Belmont Cragin has been among the most impacted neighborhoods during the pandemic and struggled for months with inadequate testing and resources. The city established a Protect Chicago Plus location in the area but appointments have been fully booked.
“I’ve been having a lot of trouble trying to find out how to get vaccinated, especially since my area has been really hard hit,” Gonzalez said. “Just being able to come in here right off a whim is honestly really crazy and shows the power of social media.”
Though he was grateful for the vaccinations, Gonzalez said the scandal at Loretto over the past week has been “disheartening.”
“These people have the power to help communities and they’re abusing that power by choosing to help the judges, the people at Trump Tower,” he said. “Politics have a lot of influence over medicine and that’s not really how it should be.”
Patricia O’Keefe heard about the open vaccines through word of mouth and hustled to the West Side from Lakeview with her husband and son. She also said she felt ambivalent about being able to get the vaccine and she supported the city’s efforts to make sure people with the most need were getting shots first.
“You hear about people taking back door routes. But at the same time, if you have an opportunity, you are helping the herd immunity. Better to have it in an arm than to go to waste,” she said.
‘We have to put them on hold for now’
Arwady said the city will not send doses to Loretto until officials are confident the hospital is following city rules — an action it “saddens” her to take.
“I can only speak to the [health department’s] role in decision making there, not Loretto’s,” Arwady said. “But certainly it was a disappointment to see a provider that obviously is in a very high-need part of the city from a vaccination standpoint be using vaccine for people who are not eligible and not working to prioritize vaccinations for its own patients and its own community.
“We are obviously looking in a lot of detail at all things happening in Loretto.”
But the city is not “abandoning” the West Side, Arwady said. People who had already gotten their first shot at Loretto will be able to get their second shot there.
And the city will “make sure that residents are not left in the lurch” and can still get vaccinated if the city cuts off doses to any providers, Mayor Lori Lightfoot said in a statement Thursday.
Protect Chicago Plus events for all Austin residents and Senior Week events for neighbors 65 and older will go on as usual, Arwady said. Residents can also sign up to get a spot at the United Center mass vaccination site and can call the city’s hotline at 312-746-4835 to get help making an appointment.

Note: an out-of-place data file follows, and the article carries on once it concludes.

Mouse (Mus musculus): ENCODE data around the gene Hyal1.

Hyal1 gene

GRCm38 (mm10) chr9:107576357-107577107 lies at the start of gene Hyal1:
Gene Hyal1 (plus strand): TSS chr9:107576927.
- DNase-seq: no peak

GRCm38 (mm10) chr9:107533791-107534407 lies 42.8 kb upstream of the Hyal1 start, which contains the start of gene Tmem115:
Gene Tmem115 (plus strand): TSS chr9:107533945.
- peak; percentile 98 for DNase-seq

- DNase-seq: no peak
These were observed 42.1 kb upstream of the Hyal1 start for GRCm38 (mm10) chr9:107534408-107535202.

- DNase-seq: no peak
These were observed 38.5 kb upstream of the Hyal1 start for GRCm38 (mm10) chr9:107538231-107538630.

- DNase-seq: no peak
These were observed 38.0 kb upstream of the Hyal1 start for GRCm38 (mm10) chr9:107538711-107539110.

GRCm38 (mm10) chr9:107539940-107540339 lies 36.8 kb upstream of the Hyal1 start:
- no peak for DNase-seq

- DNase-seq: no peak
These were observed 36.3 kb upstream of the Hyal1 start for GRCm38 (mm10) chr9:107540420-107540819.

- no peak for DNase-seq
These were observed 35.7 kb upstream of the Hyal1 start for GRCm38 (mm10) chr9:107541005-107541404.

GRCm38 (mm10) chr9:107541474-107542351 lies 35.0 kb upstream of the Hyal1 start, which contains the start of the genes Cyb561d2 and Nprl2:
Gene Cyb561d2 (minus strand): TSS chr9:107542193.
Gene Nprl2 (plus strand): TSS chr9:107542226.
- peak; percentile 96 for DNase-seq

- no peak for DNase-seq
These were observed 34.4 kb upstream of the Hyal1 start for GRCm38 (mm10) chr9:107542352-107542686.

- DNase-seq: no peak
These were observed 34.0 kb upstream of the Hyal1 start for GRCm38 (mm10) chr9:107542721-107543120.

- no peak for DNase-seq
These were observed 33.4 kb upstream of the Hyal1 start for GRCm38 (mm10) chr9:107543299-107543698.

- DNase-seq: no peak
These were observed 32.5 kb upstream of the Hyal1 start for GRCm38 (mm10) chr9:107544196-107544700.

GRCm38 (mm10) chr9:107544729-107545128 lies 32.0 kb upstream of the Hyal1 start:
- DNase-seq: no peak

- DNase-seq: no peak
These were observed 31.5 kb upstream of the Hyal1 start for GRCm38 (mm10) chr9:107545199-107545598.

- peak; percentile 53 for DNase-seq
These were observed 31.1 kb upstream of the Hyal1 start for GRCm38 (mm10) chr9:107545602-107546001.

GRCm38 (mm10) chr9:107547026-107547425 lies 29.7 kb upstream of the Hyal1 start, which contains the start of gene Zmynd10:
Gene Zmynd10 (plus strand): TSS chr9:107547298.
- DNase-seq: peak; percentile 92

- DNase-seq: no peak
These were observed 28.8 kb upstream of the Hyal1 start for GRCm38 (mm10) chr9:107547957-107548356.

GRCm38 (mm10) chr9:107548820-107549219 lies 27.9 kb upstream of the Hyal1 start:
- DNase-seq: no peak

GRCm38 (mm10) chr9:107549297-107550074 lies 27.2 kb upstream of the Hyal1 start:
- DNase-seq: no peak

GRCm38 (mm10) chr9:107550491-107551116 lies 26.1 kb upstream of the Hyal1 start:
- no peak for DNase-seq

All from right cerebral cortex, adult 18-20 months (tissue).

The health department will also bring in “additional vaccine resources as it is necessary,” Arwady said, and officials will consider hosting additional events in the area.
“This action at Loretto will not limit the ability of West Side residents and Austin residents to get vaccinated,” she said.
Arwady said she wants to see doses sent to Loretto again in the future — once officials are sure it’s following rules — because supply of vaccines will soon rise and people do need to get the shots. But she couldn’t say when city leaders will feel comfortable providing those doses.
“Right now, where vaccine supply remains so limited, I want to make sure that we are prioritizing providers who are doing a good job of vaccinating their own patients and their communities, and there a lot of questions around some of these decisions Loretto has made,” Arwady said.
Loretto Hospital is a small, 122-bed hospital that operates on the underserved West Side, where people of color have been hit hard by coronavirus and few people have been vaccinated. Trump Tower is Downtown, where the virus’s impact has not been felt as much — but where more vaccinations have been done.
The city has highlighted Loretto’s work as an example of its goal of equitably vaccinating people — even insisting on having the city’s first vaccine doses administered there to show how Chicago would prioritize West and South side communities that are often ignored.
But the hospital is now shrouded in controversy.
“I think there’s been some loss of community trust here, which is also unfortunate and disappointing,” Arwady said. “It’s not a situation that we ever wanted to see, and I’m sure that they are wishing that they had made more appropriate decisions so these actions didn’t overshadow a lot of the good work they have done. But, unfortunately, we have no choice with this vaccine being in as limited supply as it is, we have to put them on hold for now.”